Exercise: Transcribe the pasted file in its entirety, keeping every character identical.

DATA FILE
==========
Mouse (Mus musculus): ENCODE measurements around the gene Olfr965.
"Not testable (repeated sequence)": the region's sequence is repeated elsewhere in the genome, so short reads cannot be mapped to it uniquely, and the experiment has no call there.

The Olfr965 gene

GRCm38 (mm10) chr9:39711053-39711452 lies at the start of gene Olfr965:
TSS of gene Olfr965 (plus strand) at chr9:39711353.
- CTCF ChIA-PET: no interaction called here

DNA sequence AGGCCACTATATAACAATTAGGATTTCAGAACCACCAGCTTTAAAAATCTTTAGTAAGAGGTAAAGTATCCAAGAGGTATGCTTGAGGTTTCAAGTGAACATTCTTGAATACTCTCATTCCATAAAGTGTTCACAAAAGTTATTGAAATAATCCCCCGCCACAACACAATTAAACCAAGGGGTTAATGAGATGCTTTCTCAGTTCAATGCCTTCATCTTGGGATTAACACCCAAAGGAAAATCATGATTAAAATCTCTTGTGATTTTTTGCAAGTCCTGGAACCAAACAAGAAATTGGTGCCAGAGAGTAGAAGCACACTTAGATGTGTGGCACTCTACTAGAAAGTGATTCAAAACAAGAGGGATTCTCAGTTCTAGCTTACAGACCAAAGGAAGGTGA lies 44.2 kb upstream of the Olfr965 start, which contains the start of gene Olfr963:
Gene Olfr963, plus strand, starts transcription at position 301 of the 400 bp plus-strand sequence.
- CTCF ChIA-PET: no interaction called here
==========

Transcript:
Mouse (Mus musculus): ENCODE measurements around the gene Olfr965.
"Not testable (repeated sequence)": the region's sequence is repeated elsewhere in the genome, so short reads cannot be mapped to it uniquely, and the experiment has no call there.

The Olfr965 gene

GRCm38 (mm10) chr9:39711053-39711452 lies at the start of gene Olfr965:
TSS of gene Olfr965 (plus strand) at chr9:39711353.
- CTCF ChIA-PET: no interaction called here

DNA sequence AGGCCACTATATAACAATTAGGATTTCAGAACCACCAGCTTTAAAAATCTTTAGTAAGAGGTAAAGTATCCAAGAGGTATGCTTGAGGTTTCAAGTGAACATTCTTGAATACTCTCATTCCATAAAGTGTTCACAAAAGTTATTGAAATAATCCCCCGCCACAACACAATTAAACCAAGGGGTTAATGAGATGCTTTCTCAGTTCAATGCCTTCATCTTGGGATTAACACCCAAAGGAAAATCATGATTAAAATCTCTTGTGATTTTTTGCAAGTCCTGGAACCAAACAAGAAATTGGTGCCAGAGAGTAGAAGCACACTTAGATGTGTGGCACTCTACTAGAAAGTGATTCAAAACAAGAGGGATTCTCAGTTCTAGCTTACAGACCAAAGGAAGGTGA lies 44.2 kb upstream of the Olfr965 start, which contains the start of gene Olfr963:
Gene Olfr963, plus strand, starts transcription at position 301 of the 400 bp plus-strand sequence.
- CTCF ChIA-PET: no interaction called here